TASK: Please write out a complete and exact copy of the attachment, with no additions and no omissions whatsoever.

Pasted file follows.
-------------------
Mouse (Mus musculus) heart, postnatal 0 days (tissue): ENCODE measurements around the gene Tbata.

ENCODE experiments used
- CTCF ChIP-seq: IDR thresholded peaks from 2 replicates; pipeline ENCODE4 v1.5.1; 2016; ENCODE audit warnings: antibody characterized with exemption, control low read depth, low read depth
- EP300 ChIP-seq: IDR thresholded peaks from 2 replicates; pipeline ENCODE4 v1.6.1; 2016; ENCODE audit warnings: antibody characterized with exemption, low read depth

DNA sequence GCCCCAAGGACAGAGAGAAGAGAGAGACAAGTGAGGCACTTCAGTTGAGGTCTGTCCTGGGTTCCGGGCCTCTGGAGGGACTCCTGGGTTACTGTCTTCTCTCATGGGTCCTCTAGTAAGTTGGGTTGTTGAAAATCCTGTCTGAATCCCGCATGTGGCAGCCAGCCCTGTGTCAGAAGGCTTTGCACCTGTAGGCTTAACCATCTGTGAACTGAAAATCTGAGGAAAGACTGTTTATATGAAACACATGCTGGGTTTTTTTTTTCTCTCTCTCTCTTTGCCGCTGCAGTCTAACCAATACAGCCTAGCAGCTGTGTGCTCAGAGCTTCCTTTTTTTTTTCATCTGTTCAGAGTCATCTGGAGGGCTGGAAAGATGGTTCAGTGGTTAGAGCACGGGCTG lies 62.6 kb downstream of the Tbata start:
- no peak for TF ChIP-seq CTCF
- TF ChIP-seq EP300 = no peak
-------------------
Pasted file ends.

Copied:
Mouse (Mus musculus) heart, postnatal 0 days (tissue): ENCODE measurements around the gene Tbata.

ENCODE experiments used
- CTCF ChIP-seq: IDR thresholded peaks from 2 replicates; pipeline ENCODE4 v1.5.1; 2016; ENCODE audit warnings: antibody characterized with exemption, control low read depth, low read depth
- EP300 ChIP-seq: IDR thresholded peaks from 2 replicates; pipeline ENCODE4 v1.6.1; 2016; ENCODE audit warnings: antibody characterized with exemption, low read depth

DNA sequence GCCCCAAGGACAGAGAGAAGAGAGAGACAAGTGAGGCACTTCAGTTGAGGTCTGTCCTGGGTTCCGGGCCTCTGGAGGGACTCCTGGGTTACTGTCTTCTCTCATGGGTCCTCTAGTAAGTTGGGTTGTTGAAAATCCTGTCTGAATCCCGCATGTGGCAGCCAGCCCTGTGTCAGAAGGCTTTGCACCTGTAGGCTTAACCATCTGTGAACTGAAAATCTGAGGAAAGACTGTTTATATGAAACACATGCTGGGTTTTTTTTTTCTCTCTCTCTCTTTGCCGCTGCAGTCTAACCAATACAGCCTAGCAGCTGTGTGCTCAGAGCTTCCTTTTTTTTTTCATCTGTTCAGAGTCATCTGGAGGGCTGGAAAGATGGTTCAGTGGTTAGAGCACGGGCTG lies 62.6 kb downstream of the Tbata start:
- no peak for TF ChIP-seq CTCF
- TF ChIP-seq EP300 = no peak